. Introduction

Radiocarbon is a radioactive isotope of carbon with a half-life 5730 years; it is a cosmogenic radionuclide, produced in the upper layer of atmosphere by the reaction of cosmic rays with nitrogen (14N) nuclei (Godwin, 1962; Lal and Peters, 1967; Burchuladze et al., 1980). Together with other isotopes (13C and 12C), 14C enters the biological and geochemical carbon cycles, and will be assimilated by all living organisms, in which equilibrium between decay and its replenishment is established (Bronić et al., 2010). After death, the exchange between atmosphere and organisms stops and the 14C content assimilated will decrease due to radioactive decay. The radiocarbon method gained a great interest during the last decades, due to its wide applications, such as archaeology (Olsen et al., 2013), forensic studies (Marzaioli et al., 2011), hydrology (Hoque and Burgess, 2012; Nakata et al., 2013), geology and recently ecology and environmental studies as reported by Battipaglia et al., 2010 and Rakowski et al., 2013. Hence, it was important for Lebanon to create a radiocarbon laboratory dedicated to undertake similar research.

The radiocarbon laboratory at the Lebanese Atomic Energy Commission applies the conventional radiocarbon method, based on benzene synthesis and measurement by liquid scintillation counter. It is a standard method issued by the American Society for Testing and Materials in 2011 with a code ASTM-D 6866-11 Method C (Edler, 2009; ASTM, 2011). Optimization was carried out to test the effectiveness of the lab through the analysis of a set of reference materials and left over proficiency test samples. As well as calibration, normalization of the measurement system was applied, counting regions were set for both Teflon and glass vials and stability of standards used was tested (Baydoun et al., 2014).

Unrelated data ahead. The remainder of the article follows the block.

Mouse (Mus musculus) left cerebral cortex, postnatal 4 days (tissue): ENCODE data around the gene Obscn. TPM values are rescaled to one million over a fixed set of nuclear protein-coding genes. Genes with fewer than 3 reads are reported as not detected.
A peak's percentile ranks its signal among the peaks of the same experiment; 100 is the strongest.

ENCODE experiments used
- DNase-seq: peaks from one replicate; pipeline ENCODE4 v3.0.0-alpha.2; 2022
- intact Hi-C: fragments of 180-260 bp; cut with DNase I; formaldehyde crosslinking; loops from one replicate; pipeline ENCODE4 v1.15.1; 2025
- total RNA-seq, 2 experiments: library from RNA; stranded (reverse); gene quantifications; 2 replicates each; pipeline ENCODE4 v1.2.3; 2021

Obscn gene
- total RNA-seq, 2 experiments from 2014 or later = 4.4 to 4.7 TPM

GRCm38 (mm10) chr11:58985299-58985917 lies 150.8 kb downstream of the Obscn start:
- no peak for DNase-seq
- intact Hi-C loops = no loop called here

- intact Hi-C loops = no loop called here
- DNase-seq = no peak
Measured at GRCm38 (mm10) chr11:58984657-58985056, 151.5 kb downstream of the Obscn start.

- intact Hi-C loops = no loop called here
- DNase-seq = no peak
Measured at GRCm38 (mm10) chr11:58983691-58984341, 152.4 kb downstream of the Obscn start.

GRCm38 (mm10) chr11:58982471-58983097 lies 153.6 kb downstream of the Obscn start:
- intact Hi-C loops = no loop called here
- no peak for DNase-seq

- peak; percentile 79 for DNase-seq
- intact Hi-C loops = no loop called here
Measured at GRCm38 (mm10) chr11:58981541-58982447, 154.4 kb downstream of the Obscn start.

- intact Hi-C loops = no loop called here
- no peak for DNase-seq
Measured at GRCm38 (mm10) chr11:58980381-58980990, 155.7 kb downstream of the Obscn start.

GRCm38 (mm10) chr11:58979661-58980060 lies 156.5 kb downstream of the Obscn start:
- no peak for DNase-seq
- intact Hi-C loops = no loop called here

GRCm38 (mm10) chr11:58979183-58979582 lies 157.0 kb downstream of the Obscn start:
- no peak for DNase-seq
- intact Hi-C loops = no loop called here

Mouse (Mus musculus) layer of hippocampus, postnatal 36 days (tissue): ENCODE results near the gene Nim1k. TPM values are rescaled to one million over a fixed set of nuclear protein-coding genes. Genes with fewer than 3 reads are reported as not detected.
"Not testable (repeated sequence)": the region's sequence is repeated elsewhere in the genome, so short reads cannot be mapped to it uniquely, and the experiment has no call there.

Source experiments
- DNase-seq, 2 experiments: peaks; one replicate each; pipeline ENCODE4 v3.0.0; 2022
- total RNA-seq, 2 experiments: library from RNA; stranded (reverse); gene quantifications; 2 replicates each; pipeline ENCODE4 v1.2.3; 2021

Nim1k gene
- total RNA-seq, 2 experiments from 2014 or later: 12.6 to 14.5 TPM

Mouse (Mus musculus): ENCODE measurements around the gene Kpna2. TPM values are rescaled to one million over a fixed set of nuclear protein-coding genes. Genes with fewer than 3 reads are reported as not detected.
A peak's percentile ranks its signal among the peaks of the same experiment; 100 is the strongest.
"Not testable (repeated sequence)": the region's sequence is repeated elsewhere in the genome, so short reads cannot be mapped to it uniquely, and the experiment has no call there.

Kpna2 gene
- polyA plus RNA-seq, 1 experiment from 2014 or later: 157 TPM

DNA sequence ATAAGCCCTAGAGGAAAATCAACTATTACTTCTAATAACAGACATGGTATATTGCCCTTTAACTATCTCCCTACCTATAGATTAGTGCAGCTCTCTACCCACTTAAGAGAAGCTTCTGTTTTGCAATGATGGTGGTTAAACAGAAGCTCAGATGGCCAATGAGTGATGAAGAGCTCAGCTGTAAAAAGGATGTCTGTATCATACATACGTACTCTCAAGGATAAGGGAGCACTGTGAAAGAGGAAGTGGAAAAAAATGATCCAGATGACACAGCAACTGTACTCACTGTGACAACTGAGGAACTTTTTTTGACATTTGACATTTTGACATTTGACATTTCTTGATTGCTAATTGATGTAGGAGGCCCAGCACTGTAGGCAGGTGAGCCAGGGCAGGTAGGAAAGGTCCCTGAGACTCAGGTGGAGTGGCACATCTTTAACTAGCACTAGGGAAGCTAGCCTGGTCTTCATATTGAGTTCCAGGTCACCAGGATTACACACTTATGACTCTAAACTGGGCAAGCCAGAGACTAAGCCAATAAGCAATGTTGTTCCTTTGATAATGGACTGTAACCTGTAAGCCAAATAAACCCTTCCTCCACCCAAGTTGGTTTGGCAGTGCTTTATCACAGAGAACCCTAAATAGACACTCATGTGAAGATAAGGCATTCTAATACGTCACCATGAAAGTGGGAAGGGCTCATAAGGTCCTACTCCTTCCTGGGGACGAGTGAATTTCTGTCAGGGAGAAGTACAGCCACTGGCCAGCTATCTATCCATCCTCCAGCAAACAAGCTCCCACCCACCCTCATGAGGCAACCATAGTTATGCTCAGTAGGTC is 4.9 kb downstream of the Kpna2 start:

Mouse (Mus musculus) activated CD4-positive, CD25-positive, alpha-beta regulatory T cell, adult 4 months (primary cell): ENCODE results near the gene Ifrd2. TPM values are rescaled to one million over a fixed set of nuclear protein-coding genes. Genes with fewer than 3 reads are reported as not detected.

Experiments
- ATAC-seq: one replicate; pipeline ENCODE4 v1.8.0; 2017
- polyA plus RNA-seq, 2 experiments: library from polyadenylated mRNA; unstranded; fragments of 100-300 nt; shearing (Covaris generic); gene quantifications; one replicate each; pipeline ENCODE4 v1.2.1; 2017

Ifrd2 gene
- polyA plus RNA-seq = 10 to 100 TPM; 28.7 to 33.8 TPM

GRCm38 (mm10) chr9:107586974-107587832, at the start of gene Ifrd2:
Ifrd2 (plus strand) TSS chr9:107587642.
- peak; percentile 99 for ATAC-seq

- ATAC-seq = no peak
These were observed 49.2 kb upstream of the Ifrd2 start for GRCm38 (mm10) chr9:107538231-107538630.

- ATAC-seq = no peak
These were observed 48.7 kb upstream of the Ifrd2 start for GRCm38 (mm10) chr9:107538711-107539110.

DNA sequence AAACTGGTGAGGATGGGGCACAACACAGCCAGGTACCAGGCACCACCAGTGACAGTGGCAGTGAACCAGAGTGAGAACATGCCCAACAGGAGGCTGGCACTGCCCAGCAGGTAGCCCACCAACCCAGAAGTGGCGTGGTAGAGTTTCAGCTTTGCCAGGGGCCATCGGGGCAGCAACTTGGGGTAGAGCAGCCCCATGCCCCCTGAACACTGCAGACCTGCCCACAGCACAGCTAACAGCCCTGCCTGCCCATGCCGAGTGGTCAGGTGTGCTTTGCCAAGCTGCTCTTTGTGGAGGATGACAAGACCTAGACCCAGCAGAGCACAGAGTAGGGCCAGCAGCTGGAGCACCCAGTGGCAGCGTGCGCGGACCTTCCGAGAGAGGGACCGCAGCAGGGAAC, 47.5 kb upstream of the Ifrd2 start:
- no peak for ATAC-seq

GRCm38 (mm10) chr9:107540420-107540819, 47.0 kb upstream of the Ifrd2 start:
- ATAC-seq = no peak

The method validation is applied in analytical laboratories as an essential part of quality assurance system (Ahmad et al., 2007) and as a basic technical requirement of ISO 17025 standard for testing and calibrating laboratories (Taverniers et al., 2004; Thompson et al., 2002), especially those interested to be accredited. It makes use of a set of tests that demonstrate whether the method is appropriate for its intended use (Magnusson and Ornemark, 2014) as well as to prove the qualification, performance and competency. Internal method validation was expressed in terms of trueness, repeatability (within run precision), reproducibility (between run precision), limit of detection, minimum detectable activity and combined uncertainty calculation.

As our radiocarbon laboratory is interested to study the impact of human activities on the ecosystem using the radiocarbon content in tree leaves as pollution biomarker, it was important to validate the method used to demonstrate that the procedure, when correctly applied, produces results that are fit for purpose. As wood, tree leaves and grass follows the same working procedure, a representative reference wood sample was used for internal validation.

. Methods


For internal method validation, a reference wood sample, IAEA-C5 (Różański et al., 1992) with a Fraction Modern F14C = 0.2305 ± 0.0002, was used. While for quality control, samples used were Barley (D) from the Sixth International Radiocarbon Inter-comparison (SIRI), humic acid (U) and murex shell (R) from the Fifth International Radiocarbon Inter-comparison (VIRI), Travertine IAEA C-2 and oxalic acid IAEA C-7. Reference values are presented in Table 5. All reference samples were dried at 105°C without any previous chemical treatment (Różański et al., 1992; Baydoun et al., 2014).

Benzene synthesis

Conventional method for benzene synthesis was used (Barker, 1953; Tamers, 1975). This method was widely applied in large number of laboratories and by many scientists (Beramendi-Orosco et al., 2006; Mazeika et al., 2008). The standard method consists of the following essential steps (Edler, 2009; ASTM, 2011): 1) lithium carbide production, 2) acetylene production, 3) trimerization of acetylene to transform it to benzene. 3 g of the reference sample were poured into a titanium liner which was then inserted into a stainless-steel reactor containing metallic lithium. The reactor was then closed, evacuated, and heated in an electrical furnace at 750°C. The obtained lithium carbide was then converted to acetylene (C2H2) by vacuum hydrolysis, purified by passing through a chromic acid solution and captured in a vial immersed in liquid nitrogen. The produced (C2H2) was unfrozen and transformed to benzene (C6H6) using vanadium catalyst previously regenerated at 300–400°C. The benzene was purified by sulphuric acid followed by sublimation (Muraki et al., 2001). Butyl-PBD was used as scintillator in proportion of 10 mg per 1 g of benzene.